Many researchers have evaluated fitness parameters under laboratory conditions to predict the performance of Trichogramma in the field. However, there have been few attempts to assess such fitness measures under field conditions. This study investigates the effects of variation in wing size and wing shape on the field fitness of the egg parasitoid Trichogramma carverae Oatman and Pinto (Hymenoptera: Trichogrammatidae). A genetically heterogeneous strain of this wasp was released in Chardonnay vines and individual females were recaptured on eggs of the light brown apple moth, Epiphyas postvittana Walker (Lepidoptera: Tortricidae).
Females that located host eggs in the field were compared to a random sample of females from the release population. Landmarks were identified on digitized images of mounted wasps and wing size was measured as the centroid size computed from the inter landmark distances. Procrustes superimposition methods eliminated size variation to allow wing shape to be assessed. Principal component analysis of the residual landmarks identified several factors contributing to shape changes. The analyses suggested that field fitness was linearly related to wing size and three wing shape dimensions, one of which did not show an allometric relationship.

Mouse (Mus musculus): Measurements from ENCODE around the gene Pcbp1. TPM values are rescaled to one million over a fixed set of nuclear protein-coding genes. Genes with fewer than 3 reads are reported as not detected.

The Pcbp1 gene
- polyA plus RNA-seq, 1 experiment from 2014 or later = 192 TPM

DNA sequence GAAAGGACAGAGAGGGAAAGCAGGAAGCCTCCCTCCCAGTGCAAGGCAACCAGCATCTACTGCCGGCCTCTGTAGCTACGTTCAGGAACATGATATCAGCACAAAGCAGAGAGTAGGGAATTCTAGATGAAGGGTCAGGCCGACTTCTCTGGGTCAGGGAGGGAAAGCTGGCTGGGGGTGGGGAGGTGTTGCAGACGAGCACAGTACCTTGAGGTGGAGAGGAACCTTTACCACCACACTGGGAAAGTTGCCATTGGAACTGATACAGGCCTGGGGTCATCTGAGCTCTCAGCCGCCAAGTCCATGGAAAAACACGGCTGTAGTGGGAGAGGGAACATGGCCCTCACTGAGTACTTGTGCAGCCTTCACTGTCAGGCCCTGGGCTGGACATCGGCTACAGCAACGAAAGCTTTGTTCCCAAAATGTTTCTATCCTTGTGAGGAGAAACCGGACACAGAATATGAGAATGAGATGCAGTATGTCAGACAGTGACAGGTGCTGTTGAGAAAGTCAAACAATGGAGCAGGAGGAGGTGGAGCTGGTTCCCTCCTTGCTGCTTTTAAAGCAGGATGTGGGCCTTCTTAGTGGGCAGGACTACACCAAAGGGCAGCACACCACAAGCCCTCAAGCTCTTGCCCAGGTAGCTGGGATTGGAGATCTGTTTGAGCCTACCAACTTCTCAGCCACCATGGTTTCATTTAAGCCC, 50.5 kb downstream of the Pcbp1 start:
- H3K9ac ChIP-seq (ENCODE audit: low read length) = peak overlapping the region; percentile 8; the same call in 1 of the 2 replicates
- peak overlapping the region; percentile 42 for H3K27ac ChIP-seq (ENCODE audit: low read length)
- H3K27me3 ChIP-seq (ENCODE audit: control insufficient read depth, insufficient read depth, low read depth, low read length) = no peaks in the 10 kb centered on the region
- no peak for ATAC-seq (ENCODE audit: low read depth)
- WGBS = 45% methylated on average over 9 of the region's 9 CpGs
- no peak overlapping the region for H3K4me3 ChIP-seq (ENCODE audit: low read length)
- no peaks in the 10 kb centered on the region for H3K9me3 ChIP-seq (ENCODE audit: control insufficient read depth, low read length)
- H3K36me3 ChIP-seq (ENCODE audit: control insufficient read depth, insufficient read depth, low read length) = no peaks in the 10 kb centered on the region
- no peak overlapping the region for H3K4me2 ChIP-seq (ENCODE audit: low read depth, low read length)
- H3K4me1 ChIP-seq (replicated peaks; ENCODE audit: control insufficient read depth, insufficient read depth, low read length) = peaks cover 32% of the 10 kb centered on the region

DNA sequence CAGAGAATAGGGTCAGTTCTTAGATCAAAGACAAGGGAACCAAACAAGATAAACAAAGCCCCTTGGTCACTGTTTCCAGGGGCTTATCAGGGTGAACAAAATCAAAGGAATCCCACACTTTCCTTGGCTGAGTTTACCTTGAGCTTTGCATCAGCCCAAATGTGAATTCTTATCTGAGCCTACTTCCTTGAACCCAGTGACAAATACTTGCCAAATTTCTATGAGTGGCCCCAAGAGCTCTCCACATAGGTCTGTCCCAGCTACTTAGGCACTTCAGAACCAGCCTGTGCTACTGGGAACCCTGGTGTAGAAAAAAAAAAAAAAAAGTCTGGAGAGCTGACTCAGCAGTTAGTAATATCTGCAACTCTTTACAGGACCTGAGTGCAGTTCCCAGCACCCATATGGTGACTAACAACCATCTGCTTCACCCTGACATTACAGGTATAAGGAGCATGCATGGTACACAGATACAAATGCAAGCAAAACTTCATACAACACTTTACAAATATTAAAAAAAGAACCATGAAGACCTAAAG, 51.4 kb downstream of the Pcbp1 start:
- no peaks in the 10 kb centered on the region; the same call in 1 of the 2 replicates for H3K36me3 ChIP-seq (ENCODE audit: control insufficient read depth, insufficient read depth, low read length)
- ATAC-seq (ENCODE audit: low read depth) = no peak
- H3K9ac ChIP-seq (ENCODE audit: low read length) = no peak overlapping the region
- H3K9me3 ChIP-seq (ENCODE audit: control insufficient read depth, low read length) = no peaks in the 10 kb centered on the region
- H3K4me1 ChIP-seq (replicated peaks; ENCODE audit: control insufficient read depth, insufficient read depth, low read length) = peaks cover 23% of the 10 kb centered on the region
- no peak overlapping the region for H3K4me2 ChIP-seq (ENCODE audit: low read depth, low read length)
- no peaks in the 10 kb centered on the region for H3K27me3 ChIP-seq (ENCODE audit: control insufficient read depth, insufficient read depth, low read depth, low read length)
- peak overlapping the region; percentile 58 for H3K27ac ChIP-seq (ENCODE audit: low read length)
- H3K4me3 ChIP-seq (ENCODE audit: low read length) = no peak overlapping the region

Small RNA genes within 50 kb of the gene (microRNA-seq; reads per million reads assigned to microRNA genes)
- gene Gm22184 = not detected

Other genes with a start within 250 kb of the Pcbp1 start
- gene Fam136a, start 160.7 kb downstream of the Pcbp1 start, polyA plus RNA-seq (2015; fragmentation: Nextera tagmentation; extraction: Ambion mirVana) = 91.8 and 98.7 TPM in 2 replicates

Another experiment, conducted under laboratory conditions, showed that female wing size was correlated with host egg volume, although this factor only accounted for 12% of the size variance. These findings suggest that both size and shape can be correlated to field performance in T. carverae and that these measures may help to develop practical indicators of wasp quality.
Species 1: Hymenoptera Trichogrammatidae Trichogramma carverae (Trichogramma)
Species 2: Lepidoptera Tortricidae Epiphyas postvittana (Light brown apple moth)
Species 3: Lepidoptera Gelechiidae Sitotroga cerealella (Angoumois grain moth)
Keywords: parasitoid, centroid
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